How far would you go for love? Would you give the object of your affections flowers every day, or perhaps perform serenades outside their homes while ignoring the complaining neighbours? Would you follow them to the ends of the earth, even while knowing that they do not and cannot possibly love you back? Would their denial of love for you only increase yours for them? Love is a wonderful (and dangerous) thing; it can make us feel as light as a feather, or cause us to go on a downward spiral of gloom and depression while writing heart wrenching poetry during a rainy day. Love affects all of us and no one is a stranger to it. Take, for example, the unnamed female narrator of Patricia Marx’s black humoured novel Him, Her, Him Again,The End of Him; our narrator is an Oxford graduate student who idolizes Sylvia Plath, loves books for the simple sake of having them in her room, and would much rather change her focus of study several times rather than actually focus on the art of studying. She is the epitome of university students everywhere and is yet the worst example of them; what she lacks in pursuing a graduate degree she makes up for in her own cerebral wit and charm.
Our narrator lives in her tightly knit and eccentric world of stimulating intellectual conversations against a backdrop of England without too many worries except for when the next check from her parents will arrive. And then, it all changes, thanks to a man named Eugene. Whereas our narrator is a dilettante of academia, endlessly fluttering around without any care, Eugene is a scholar of the obscure and archaic, a student of the world, and a narcissist that will leave you screaming and running for the hills. The two fall for each other during a date one night, instantly leading to a motley array of years filled with hypochondriac women, the birth of a child named Perseus, the opening of a crepe store in Ethiopia, a job involving eating candy bars, pseudo-intellectualism and its strange attraction to those who profess it, and much more that could only be thought of by a former writer of Saturday Night Live.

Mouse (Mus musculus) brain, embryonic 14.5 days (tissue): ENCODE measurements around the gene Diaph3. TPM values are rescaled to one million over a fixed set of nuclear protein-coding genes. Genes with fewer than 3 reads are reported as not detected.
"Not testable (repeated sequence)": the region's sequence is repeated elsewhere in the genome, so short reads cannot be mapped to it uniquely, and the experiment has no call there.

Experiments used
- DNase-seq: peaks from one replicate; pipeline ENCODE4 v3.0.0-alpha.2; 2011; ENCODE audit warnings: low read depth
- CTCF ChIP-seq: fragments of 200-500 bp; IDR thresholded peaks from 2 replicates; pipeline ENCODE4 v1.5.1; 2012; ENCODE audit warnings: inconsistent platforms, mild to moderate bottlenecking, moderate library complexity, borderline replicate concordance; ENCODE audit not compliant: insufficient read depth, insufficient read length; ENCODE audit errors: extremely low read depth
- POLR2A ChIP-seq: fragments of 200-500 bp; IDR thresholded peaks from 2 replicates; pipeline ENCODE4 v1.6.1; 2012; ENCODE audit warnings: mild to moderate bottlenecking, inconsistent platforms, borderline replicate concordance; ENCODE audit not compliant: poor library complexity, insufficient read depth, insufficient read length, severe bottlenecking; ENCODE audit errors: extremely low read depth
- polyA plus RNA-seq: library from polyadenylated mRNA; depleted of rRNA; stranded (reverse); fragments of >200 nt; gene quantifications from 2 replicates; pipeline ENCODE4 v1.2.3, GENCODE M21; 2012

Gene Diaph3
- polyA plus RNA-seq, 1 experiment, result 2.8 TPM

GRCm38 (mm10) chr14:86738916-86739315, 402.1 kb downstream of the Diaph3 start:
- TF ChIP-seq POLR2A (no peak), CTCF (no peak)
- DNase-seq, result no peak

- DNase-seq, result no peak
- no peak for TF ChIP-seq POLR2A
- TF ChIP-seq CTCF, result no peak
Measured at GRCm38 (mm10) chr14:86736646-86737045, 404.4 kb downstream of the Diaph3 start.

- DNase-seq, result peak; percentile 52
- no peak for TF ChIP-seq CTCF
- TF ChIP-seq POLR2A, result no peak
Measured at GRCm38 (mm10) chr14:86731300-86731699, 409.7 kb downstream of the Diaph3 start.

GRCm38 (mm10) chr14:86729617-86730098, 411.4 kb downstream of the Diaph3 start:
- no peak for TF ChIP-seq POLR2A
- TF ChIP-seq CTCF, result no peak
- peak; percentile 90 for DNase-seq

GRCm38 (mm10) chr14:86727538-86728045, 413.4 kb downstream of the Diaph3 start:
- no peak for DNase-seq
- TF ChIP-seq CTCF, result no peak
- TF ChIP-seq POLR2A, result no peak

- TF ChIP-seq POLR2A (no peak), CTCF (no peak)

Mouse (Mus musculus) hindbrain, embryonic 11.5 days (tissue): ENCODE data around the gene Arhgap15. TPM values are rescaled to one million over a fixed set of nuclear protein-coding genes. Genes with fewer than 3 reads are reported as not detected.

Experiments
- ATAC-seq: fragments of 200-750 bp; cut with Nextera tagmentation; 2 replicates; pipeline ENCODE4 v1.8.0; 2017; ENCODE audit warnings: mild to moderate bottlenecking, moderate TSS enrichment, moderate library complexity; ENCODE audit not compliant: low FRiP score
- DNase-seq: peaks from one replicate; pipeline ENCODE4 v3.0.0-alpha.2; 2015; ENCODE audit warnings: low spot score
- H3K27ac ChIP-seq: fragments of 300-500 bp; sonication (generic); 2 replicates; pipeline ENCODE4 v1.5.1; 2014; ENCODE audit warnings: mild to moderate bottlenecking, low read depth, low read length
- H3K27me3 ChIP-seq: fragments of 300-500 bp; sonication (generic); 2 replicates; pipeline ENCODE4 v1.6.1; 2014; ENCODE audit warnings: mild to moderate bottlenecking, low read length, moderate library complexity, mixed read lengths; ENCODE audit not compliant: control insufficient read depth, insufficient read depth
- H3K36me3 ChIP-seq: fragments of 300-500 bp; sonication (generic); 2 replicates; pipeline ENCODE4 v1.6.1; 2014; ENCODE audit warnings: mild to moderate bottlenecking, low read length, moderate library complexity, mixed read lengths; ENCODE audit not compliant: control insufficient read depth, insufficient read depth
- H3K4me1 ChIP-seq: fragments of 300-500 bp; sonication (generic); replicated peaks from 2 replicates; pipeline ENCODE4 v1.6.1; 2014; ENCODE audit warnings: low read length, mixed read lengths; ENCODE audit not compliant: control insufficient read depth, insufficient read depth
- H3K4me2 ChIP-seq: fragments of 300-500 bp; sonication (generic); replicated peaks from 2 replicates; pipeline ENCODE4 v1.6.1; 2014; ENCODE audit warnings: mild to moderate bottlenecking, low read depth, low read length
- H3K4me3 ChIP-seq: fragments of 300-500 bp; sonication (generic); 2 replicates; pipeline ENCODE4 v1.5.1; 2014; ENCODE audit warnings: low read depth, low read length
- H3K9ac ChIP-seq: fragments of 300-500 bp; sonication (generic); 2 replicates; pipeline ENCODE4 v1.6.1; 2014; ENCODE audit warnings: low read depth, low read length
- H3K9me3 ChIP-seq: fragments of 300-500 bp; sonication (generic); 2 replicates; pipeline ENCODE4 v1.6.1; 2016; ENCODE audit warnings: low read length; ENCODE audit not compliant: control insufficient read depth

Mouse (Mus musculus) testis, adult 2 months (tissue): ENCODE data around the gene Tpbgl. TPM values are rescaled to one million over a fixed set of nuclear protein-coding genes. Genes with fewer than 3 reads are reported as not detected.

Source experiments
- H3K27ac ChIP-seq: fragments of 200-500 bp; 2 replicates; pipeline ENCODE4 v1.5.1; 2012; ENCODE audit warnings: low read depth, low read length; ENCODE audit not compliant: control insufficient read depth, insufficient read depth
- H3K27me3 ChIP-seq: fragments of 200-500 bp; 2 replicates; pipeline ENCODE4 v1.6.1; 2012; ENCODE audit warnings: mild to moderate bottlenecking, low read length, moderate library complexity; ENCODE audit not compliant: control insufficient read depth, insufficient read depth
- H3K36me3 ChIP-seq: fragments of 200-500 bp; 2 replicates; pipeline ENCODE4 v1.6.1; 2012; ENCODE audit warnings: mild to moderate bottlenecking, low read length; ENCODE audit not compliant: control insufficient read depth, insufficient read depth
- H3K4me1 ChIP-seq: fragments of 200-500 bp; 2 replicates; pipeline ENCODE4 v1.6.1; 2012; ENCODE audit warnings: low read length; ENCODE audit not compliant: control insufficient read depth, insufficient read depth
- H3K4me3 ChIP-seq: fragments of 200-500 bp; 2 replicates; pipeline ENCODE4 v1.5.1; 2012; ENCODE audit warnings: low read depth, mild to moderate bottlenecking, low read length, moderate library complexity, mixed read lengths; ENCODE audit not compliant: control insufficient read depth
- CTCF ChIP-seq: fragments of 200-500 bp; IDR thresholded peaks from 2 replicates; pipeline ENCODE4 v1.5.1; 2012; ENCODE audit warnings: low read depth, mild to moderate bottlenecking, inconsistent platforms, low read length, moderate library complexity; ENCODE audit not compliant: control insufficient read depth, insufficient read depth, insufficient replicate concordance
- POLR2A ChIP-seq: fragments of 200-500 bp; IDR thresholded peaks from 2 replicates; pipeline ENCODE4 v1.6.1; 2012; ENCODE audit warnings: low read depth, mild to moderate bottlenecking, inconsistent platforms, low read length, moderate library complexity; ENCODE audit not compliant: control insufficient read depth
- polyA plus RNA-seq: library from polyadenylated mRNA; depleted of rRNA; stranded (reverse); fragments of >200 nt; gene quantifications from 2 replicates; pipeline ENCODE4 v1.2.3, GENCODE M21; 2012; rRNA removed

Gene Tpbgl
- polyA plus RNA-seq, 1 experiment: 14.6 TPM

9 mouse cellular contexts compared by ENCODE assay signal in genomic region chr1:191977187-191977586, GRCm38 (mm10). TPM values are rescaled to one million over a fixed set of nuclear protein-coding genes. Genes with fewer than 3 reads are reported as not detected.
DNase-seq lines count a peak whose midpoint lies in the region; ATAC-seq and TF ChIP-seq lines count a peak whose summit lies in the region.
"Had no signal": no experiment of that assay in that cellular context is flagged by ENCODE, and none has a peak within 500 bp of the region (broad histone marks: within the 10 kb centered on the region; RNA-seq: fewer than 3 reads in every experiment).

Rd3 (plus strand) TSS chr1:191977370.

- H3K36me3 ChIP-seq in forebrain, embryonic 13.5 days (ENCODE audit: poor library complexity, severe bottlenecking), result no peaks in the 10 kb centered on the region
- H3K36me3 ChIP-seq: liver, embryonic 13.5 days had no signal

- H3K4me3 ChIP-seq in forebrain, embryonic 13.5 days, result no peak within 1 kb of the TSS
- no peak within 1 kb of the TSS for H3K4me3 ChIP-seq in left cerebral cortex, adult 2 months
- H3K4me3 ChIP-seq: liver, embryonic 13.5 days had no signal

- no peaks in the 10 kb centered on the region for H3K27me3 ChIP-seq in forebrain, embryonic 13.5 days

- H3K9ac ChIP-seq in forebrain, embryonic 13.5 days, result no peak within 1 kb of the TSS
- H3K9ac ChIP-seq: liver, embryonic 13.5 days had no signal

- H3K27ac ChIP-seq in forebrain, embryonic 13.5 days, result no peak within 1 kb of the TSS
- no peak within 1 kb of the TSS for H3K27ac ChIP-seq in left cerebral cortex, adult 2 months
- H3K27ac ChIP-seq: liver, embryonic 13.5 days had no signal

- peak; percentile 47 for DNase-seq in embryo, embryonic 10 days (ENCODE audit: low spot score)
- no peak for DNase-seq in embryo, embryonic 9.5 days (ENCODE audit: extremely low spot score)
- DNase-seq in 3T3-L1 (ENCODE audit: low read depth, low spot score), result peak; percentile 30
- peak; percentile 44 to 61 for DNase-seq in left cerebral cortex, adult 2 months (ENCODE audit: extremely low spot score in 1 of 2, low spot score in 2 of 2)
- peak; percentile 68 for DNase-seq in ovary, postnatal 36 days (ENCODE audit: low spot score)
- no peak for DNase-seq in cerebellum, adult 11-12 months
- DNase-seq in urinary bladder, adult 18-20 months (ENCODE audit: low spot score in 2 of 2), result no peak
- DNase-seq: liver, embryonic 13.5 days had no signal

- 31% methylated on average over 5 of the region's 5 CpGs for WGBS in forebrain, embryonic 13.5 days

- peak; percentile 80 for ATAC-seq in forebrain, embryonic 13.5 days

The humour at the beginning of the book was steady, giving the reader no room to breathe between paragraphs or while turning the pages. As the novel and the main relationship progresses, the humour begins to plateau and even falter somewhat; the narrator does nothing to change her unbearable situation with Eugene but instead finds some way to perpetuate it for it appears that that is what defines her in some sad and pathetic way. She remains an indecisive and wasteful young woman, one who skates by with barely an effort on anything and yet has a strange sense of good luck on her side at times. Her relationship with Eugene slowly descended into something wasteful and several times I found myself wondering why I was still reading the book. Only towards the end was there some form of redemption but I will always wonder if it came too late and too melodramatic in the narrator’s life. When I finished the book, I had no love for the narrator at the beginning and it remained the same to the end. If that was Marx’s ultimate goal in writing this book, then she did a grand job.